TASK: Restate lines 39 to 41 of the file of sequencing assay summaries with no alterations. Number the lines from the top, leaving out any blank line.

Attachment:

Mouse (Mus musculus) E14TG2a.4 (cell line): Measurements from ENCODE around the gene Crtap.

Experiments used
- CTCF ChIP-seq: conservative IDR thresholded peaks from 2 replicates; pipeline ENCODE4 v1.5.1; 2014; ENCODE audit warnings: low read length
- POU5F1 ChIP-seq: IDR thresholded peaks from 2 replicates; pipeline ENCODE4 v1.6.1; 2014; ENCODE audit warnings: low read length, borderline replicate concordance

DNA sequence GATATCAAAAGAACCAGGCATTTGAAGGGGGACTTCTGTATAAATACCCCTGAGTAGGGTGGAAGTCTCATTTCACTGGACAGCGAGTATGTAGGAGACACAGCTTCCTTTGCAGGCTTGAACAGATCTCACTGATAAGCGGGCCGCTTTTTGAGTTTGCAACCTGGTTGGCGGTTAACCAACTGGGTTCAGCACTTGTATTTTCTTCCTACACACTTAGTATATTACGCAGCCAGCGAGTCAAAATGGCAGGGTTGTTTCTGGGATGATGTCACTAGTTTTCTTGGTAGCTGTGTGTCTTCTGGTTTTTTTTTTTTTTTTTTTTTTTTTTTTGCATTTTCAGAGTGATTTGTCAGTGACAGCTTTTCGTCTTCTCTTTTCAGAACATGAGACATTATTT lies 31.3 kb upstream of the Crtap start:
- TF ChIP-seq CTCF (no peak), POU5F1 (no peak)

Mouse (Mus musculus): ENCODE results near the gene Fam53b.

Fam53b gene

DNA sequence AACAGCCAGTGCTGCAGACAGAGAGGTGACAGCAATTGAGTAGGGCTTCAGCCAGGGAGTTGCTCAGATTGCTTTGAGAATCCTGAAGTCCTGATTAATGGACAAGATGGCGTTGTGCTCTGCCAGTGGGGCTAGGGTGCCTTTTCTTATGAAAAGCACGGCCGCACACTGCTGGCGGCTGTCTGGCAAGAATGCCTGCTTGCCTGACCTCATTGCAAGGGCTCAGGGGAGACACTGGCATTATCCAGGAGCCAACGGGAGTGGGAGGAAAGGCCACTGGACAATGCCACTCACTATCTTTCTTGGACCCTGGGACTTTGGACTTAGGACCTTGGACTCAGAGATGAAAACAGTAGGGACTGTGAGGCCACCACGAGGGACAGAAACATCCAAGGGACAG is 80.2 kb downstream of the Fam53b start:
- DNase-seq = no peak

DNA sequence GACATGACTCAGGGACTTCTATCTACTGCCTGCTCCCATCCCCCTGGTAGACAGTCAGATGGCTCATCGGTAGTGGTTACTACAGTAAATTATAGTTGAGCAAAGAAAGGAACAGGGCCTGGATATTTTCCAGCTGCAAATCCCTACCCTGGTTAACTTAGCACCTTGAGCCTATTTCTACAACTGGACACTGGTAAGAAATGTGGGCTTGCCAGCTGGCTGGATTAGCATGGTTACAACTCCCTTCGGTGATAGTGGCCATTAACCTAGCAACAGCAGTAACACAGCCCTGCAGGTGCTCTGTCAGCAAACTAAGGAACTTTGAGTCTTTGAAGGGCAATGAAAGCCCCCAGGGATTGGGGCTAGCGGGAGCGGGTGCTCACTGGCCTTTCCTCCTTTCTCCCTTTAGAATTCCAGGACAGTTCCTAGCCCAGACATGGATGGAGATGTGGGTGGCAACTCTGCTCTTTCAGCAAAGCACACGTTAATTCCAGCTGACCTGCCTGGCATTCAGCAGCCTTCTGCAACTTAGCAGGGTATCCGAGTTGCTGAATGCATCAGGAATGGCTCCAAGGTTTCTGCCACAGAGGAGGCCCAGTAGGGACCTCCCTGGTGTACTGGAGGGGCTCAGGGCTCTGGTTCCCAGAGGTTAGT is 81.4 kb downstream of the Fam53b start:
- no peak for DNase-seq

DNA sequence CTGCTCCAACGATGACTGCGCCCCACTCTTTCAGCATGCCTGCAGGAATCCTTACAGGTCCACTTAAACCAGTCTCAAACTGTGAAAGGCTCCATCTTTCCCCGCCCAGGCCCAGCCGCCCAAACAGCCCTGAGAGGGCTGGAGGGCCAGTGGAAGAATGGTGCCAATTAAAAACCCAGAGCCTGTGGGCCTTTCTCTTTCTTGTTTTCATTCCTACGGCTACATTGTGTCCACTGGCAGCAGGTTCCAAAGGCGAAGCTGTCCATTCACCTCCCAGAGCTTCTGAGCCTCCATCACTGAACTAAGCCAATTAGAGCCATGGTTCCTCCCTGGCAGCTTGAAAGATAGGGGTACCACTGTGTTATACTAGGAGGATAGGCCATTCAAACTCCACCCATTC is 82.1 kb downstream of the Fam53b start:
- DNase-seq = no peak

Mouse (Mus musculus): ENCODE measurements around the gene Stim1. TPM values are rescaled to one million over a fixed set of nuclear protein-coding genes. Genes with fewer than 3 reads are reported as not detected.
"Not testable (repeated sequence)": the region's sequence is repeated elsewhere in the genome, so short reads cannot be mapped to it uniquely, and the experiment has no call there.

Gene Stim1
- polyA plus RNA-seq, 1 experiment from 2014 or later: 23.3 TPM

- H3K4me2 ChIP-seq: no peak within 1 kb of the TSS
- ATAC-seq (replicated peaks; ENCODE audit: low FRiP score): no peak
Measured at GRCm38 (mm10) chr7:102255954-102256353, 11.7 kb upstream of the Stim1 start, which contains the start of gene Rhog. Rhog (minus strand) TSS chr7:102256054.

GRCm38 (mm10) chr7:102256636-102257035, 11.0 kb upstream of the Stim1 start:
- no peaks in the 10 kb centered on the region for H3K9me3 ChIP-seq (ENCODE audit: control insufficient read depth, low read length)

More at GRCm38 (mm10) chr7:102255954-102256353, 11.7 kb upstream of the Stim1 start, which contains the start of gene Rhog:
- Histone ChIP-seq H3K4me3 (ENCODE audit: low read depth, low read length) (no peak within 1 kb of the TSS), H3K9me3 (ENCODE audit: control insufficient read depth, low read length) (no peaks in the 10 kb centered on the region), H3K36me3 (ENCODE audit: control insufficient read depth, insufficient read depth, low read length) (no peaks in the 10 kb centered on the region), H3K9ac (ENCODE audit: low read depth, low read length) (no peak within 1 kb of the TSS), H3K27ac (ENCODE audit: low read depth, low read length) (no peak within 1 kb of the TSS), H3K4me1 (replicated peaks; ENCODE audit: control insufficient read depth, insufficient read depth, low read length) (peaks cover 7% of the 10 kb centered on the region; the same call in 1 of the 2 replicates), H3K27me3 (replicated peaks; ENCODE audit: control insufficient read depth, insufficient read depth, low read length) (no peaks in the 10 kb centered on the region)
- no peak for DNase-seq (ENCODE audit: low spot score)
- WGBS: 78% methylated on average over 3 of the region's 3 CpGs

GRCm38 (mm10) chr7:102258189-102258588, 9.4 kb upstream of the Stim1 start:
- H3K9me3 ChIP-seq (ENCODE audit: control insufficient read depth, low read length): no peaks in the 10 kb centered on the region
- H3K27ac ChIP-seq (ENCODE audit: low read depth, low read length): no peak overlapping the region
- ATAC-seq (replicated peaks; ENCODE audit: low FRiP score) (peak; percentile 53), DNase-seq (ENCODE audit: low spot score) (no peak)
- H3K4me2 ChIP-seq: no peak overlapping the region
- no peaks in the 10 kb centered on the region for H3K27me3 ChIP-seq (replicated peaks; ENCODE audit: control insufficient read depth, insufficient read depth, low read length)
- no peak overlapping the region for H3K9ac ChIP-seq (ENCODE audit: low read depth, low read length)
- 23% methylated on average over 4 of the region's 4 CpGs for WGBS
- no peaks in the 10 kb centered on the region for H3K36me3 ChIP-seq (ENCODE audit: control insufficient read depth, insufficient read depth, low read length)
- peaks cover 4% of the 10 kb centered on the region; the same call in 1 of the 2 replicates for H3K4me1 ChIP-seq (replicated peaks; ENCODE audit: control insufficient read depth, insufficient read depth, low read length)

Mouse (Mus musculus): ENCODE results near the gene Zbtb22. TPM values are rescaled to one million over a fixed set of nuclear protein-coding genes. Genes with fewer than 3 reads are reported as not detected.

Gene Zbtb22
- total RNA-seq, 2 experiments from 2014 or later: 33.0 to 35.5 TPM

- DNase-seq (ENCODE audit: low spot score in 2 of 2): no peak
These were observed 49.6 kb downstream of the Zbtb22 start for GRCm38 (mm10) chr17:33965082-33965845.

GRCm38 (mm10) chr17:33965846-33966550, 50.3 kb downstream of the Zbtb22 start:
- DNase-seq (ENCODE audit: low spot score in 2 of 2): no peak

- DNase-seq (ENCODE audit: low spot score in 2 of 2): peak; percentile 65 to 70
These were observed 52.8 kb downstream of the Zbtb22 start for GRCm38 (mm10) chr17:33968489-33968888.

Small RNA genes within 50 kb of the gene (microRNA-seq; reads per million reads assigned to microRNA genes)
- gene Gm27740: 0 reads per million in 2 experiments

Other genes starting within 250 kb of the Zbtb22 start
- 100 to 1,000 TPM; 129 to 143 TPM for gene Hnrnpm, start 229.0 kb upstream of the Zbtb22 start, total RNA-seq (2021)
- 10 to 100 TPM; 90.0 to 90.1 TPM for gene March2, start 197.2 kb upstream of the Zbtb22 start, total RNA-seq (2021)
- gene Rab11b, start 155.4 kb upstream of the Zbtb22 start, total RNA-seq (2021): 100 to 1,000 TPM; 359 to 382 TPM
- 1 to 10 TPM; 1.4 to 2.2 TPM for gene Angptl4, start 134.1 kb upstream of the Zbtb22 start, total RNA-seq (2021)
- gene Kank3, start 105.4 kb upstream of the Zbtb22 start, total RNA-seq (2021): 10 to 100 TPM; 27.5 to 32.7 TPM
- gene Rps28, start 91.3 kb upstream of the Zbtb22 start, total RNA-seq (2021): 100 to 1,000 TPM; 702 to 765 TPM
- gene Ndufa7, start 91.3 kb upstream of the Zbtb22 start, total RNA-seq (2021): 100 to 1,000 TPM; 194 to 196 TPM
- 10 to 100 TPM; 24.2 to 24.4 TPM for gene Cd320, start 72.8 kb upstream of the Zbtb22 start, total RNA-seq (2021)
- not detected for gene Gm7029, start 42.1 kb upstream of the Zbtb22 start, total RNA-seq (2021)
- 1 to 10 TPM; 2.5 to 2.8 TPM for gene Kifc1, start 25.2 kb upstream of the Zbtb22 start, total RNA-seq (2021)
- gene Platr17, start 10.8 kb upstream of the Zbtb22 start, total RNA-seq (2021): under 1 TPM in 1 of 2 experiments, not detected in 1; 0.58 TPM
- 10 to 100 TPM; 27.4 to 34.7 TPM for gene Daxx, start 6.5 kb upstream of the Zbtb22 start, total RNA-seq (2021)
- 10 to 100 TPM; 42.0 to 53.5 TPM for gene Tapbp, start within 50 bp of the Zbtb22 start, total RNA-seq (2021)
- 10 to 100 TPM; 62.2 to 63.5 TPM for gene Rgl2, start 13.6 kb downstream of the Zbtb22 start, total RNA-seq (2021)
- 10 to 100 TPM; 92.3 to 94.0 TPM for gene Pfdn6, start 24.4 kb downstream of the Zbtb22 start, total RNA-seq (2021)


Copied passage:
Gene Zbtb22
- total RNA-seq, 2 experiments from 2014 or later: 33.0 to 35.5 TPM

- DNase-seq (ENCODE audit: low spot score in 2 of 2): no peak